Such is the claim of Zvi H. Triger of Israel's College of Management Academic Studies (COMAS) School of Law. He has published a closely argued and well documented 49 page paper with 244 footnotes that you can download and read at SSRN.
He examines numerous sides of the question: the historical, the ideological, the complicity of women in the segregation, and closely parses the legal modes of sexual harassment that the practices entail. His logic and rhetoric seem to us to be impeccable.
"Gender Segregation as Sexual Harassment" appears in the Tel Aviv University Law Review, Vol. 35, 2012. The abstract explains:
The Article argues that gender segregation in Israel is in fact a form of sexual harassment under Israeli Law. Section 3(a)(5) of the Israeli Prevention of Sexual Harassment Law of 1998 defines sexual harassment also as “[a]n intimidating or humiliating reference directed towards a person concerning his sex/gender or his sexuality, including his sexual orientation.” Analyzing the case of gender segregation in public transportation in certain cities in Israel, I argue that forcing women to sit in the back of the buses constitutes “an intimidating or humiliating reference directed towards” their sex/gender or their sexuality, and thus sexual harassment. I also argue that the current rising Jewish religious fundamentalism, with its relatively new demands for gender segregation (bus segregation began in 1997) is paradoxical in the sense that its motivation is to erase female sexuality, but by being so preoccupied with women’s “modesty” it in fact puts their sexuality at the center of attention. Therefore, gender segregation is not only sexual harassment; it is also a self-defeating concept from the religious point of view as well.Building on this article, we encourage people to discuss and analyze this Orthodox practice of the segregation of women outside the synagogue.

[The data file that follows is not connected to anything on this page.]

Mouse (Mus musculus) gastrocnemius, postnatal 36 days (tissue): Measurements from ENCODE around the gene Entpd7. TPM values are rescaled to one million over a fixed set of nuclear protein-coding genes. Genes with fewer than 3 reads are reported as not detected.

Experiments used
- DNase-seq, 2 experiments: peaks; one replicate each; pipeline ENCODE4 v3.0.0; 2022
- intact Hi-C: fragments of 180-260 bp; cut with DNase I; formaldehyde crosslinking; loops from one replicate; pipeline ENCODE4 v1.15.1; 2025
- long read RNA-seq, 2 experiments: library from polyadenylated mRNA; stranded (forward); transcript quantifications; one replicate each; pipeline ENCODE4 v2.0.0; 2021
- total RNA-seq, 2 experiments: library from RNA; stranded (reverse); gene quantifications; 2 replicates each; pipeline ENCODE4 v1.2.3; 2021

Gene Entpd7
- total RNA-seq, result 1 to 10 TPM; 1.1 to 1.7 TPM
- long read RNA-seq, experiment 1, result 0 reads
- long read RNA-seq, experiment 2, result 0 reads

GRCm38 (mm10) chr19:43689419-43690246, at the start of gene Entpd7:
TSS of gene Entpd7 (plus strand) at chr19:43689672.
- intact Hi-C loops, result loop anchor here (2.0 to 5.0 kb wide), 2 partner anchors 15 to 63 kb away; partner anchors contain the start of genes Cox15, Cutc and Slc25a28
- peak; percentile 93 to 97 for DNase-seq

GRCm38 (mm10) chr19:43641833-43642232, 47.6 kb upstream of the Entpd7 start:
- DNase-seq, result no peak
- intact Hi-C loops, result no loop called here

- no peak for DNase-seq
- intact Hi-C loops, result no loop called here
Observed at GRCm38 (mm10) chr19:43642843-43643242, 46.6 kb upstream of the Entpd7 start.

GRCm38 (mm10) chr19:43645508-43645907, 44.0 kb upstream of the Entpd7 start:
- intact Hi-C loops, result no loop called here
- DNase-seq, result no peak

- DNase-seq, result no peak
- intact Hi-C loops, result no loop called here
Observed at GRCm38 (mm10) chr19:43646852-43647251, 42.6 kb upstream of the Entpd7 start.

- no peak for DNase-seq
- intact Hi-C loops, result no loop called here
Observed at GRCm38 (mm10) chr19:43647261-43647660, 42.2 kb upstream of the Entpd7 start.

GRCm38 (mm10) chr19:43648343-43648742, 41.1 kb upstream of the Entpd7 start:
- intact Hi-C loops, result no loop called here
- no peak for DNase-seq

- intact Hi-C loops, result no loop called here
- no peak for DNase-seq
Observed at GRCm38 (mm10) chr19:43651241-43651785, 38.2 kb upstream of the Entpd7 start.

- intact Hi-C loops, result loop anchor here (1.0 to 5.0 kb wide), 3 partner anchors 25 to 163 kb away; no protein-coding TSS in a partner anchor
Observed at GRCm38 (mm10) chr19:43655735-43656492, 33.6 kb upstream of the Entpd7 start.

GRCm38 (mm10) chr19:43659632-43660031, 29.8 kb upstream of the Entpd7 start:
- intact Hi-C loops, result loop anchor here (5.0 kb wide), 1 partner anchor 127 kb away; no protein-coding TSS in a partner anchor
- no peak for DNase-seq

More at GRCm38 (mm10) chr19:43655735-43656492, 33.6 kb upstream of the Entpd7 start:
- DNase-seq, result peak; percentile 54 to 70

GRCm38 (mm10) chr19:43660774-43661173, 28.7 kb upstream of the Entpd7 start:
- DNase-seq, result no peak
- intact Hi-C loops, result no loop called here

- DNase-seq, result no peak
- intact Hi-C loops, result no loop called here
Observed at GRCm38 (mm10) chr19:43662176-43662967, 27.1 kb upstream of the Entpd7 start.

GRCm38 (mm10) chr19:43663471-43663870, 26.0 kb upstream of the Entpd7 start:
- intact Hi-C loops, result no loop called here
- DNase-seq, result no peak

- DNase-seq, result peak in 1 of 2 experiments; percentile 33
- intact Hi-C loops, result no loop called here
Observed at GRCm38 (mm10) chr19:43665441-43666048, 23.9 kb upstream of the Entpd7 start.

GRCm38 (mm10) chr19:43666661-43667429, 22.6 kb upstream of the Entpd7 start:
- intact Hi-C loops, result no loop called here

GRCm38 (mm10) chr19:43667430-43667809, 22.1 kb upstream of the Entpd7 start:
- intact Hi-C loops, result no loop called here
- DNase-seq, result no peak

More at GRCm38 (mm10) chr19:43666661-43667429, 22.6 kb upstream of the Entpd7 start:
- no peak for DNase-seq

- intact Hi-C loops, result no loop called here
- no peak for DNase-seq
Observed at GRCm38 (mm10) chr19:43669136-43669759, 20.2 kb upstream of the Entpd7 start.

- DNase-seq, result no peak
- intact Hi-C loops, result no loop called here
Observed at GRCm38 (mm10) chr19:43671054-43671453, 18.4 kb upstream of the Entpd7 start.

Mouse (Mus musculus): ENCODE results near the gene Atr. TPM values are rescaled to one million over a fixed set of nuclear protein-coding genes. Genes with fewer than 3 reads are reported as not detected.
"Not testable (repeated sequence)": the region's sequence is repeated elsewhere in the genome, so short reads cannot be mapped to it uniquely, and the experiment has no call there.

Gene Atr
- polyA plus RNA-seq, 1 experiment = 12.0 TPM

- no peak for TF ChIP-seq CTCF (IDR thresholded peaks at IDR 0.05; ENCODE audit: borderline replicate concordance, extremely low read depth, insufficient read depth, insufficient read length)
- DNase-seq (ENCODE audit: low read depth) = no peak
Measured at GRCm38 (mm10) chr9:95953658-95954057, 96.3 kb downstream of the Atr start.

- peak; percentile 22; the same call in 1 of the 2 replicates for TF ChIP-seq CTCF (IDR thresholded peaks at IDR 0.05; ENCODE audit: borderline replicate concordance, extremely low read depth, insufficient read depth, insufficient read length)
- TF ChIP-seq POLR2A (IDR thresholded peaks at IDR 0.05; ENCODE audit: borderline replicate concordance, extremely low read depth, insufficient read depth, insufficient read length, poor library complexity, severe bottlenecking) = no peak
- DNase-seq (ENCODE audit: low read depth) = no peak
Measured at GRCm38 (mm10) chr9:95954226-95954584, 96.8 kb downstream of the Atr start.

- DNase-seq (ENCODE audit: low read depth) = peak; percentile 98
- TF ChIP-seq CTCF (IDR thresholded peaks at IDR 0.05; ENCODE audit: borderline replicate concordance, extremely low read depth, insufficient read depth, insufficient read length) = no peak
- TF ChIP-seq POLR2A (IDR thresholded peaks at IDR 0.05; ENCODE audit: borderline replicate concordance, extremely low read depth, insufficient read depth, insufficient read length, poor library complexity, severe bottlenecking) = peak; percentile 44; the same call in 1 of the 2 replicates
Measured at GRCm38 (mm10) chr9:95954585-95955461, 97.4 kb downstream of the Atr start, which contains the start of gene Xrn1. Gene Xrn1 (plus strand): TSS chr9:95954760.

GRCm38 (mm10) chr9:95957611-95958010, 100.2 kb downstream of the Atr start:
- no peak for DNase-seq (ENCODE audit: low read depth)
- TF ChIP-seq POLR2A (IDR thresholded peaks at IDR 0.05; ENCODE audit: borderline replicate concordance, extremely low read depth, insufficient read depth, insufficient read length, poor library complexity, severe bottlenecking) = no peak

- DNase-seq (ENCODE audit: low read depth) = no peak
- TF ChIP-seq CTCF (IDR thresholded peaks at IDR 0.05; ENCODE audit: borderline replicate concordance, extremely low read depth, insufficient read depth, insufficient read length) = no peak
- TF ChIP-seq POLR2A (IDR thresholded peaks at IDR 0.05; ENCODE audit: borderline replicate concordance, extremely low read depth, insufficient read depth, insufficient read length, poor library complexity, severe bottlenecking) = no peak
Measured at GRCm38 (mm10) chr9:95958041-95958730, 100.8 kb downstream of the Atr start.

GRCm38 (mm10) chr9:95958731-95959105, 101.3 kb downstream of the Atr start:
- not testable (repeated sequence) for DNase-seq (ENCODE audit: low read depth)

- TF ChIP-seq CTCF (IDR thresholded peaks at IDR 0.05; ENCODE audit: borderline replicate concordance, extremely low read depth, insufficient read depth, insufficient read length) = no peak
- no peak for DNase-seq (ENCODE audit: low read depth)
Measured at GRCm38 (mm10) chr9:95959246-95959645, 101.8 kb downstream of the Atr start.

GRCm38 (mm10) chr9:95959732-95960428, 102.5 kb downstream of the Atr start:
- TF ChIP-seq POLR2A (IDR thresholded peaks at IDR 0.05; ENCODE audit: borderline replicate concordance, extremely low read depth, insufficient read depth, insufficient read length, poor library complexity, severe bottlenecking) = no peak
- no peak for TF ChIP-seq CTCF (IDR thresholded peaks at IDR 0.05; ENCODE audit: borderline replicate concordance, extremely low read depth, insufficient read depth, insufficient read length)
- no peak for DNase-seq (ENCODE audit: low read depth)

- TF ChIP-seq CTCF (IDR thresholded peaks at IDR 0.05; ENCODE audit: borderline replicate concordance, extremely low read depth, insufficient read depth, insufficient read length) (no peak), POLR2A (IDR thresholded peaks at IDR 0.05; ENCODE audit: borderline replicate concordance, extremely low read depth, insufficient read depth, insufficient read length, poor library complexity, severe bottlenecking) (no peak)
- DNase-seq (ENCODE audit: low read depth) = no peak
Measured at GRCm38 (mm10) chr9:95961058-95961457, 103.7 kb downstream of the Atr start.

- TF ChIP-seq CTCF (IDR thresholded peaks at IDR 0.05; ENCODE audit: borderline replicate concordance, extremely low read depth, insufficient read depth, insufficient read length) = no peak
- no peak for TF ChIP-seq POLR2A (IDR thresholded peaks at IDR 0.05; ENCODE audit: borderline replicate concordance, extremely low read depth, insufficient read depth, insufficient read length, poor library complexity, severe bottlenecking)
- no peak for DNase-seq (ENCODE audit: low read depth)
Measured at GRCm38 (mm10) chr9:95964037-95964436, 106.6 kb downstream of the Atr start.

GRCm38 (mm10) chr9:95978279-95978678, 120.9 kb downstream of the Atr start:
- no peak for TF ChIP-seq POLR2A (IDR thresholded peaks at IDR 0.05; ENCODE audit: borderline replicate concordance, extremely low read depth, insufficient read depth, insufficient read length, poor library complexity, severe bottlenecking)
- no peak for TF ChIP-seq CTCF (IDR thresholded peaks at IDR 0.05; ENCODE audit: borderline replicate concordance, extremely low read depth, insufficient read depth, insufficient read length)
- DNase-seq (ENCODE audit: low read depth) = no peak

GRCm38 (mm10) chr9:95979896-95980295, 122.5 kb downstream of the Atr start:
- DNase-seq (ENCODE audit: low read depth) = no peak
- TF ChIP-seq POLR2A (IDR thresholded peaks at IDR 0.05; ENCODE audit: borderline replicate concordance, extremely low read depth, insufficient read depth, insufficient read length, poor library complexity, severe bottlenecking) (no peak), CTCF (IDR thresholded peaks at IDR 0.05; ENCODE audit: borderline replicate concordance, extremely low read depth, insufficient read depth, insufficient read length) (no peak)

Talmudic analysis: We do not think the article goes far enough in pressing both of its central claims. Orthodox actions in public against women as described are most certainly contrary to the "law of the land" in Israel (and in America). Furthermore, the claims that underpin gender differentiation in Orthodox practice are entirely arbitrary and contrary to our own average run-of-the-mill common sense life experiences, i.e., not just self-defeating, they are wrong. And more than wrong, they are rude.
Hat tips all around, especially to Menachem Mendel and Legal Theory Blog.